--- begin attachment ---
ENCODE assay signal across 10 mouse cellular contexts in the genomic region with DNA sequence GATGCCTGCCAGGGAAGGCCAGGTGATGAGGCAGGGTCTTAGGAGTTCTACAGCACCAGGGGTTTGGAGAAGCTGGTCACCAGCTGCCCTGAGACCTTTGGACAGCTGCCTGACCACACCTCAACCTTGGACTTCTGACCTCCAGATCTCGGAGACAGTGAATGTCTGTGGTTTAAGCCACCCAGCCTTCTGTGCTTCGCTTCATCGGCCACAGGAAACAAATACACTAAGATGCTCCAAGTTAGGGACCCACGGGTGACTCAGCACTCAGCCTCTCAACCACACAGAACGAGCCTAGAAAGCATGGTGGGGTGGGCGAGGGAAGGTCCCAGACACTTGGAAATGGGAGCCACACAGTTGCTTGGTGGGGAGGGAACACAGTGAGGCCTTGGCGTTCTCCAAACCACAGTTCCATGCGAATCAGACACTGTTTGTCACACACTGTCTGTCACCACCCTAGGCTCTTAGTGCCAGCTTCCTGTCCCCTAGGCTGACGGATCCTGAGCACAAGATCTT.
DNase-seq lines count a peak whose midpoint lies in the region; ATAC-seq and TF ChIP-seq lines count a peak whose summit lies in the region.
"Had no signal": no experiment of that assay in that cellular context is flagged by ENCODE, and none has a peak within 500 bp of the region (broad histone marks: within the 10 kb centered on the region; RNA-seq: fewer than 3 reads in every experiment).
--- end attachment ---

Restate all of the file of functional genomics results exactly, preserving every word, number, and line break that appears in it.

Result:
ENCODE assay signal across 10 mouse cellular contexts in the genomic region with DNA sequence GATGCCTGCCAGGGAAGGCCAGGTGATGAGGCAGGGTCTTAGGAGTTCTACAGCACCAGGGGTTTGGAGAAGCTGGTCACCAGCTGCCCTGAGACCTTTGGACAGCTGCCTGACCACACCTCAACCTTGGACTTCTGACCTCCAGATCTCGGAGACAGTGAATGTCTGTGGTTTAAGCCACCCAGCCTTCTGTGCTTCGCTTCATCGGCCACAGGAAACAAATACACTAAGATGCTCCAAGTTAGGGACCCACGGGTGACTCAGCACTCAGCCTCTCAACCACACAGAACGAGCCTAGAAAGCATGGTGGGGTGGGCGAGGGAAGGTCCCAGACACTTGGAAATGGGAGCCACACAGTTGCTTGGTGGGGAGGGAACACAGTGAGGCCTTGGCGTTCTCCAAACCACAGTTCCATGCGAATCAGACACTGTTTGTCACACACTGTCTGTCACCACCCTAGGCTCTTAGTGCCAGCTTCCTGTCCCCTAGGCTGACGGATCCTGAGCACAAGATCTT.
DNase-seq lines count a peak whose midpoint lies in the region; ATAC-seq and TF ChIP-seq lines count a peak whose summit lies in the region.
"Had no signal": no experiment of that assay in that cellular context is flagged by ENCODE, and none has a peak within 500 bp of the region (broad histone marks: within the 10 kb centered on the region; RNA-seq: fewer than 3 reads in every experiment).